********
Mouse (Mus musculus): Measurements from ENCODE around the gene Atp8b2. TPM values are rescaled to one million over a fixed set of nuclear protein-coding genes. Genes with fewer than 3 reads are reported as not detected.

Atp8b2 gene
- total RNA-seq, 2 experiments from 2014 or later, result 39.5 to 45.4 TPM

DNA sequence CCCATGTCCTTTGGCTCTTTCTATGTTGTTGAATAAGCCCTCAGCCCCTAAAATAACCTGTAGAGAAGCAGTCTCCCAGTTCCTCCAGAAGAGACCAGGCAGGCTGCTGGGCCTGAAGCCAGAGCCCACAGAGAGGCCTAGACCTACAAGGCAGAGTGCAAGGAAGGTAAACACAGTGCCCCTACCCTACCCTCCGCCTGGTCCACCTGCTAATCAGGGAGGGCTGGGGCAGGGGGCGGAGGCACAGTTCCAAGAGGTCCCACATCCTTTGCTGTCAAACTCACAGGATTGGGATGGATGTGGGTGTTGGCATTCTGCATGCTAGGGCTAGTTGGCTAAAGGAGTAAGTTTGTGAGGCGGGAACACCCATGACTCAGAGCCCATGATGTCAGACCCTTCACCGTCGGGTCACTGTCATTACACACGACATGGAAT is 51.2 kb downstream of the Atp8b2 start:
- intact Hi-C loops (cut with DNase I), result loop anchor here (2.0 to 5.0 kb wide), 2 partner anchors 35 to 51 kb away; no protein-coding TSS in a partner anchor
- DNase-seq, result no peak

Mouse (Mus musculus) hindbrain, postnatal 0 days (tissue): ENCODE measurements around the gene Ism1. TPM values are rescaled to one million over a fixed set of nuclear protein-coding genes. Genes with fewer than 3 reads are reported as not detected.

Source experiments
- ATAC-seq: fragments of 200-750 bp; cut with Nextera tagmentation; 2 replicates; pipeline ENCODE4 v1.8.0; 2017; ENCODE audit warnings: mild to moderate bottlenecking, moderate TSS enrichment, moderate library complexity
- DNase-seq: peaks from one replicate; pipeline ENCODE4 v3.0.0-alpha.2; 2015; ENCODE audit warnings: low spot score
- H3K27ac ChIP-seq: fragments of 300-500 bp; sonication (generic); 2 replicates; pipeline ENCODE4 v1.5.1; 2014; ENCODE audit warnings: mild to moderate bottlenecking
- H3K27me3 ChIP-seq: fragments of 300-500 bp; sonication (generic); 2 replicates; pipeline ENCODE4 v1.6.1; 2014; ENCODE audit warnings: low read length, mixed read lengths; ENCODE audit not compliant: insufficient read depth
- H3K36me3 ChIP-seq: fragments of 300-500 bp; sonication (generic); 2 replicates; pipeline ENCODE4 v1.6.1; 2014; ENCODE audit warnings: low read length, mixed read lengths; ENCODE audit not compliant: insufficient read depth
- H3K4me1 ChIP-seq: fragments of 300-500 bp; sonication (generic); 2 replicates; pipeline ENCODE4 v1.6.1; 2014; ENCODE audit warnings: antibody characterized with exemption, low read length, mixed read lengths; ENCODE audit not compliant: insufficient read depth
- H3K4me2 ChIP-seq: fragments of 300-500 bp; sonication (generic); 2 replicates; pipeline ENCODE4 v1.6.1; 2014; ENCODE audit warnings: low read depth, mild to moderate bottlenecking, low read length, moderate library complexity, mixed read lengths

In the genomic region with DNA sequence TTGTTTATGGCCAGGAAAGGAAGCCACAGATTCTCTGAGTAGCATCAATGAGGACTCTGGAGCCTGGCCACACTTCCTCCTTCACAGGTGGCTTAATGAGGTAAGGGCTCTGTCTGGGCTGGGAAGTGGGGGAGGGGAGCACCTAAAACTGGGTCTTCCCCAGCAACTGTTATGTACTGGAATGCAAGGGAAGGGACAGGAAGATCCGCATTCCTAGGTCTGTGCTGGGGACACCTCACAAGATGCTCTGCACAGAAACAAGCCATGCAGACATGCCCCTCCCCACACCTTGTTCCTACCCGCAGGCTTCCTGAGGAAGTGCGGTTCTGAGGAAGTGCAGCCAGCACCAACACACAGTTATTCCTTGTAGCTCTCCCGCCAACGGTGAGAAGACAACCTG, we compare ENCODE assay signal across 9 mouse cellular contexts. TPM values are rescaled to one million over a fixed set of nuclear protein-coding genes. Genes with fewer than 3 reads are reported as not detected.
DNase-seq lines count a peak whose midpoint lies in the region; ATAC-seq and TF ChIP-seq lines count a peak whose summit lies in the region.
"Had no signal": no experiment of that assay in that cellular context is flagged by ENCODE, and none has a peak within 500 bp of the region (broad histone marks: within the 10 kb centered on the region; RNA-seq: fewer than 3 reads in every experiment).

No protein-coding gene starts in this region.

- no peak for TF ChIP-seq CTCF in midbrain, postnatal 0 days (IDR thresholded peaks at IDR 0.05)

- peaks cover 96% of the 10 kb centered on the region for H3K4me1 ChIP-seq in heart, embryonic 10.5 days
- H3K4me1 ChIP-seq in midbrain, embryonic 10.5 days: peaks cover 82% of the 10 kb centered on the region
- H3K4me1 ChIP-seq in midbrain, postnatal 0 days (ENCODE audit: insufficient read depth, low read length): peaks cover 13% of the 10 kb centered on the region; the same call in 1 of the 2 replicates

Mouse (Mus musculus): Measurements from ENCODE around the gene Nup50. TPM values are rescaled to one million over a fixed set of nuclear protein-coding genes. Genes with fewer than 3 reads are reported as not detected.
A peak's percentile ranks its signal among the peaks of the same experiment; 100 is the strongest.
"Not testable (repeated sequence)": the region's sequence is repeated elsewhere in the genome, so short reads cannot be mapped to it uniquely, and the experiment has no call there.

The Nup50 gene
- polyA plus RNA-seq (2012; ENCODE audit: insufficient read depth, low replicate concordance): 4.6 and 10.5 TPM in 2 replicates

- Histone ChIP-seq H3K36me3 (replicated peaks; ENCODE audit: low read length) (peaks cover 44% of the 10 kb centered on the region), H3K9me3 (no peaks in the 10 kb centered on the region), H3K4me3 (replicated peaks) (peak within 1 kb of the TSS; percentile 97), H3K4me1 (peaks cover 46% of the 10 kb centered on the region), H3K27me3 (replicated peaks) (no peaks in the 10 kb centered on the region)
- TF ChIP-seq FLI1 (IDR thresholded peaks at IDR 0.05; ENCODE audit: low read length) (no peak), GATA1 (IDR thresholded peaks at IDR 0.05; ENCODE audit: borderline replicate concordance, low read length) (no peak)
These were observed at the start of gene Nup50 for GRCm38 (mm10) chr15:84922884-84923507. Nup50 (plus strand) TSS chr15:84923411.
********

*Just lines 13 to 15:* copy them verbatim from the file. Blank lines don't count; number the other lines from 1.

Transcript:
- H3K36me3 ChIP-seq: fragments of 300-500 bp; sonication (generic); 2 replicates; pipeline ENCODE4 v1.6.1; 2014; ENCODE audit warnings: low read length, mixed read lengths; ENCODE audit not compliant: insufficient read depth
- H3K4me1 ChIP-seq: fragments of 300-500 bp; sonication (generic); 2 replicates; pipeline ENCODE4 v1.6.1; 2014; ENCODE audit warnings: antibody characterized with exemption, low read length, mixed read lengths; ENCODE audit not compliant: insufficient read depth
- H3K4me2 ChIP-seq: fragments of 300-500 bp; sonication (generic); 2 replicates; pipeline ENCODE4 v1.6.1; 2014; ENCODE audit warnings: low read depth, mild to moderate bottlenecking, low read length, moderate library complexity, mixed read lengths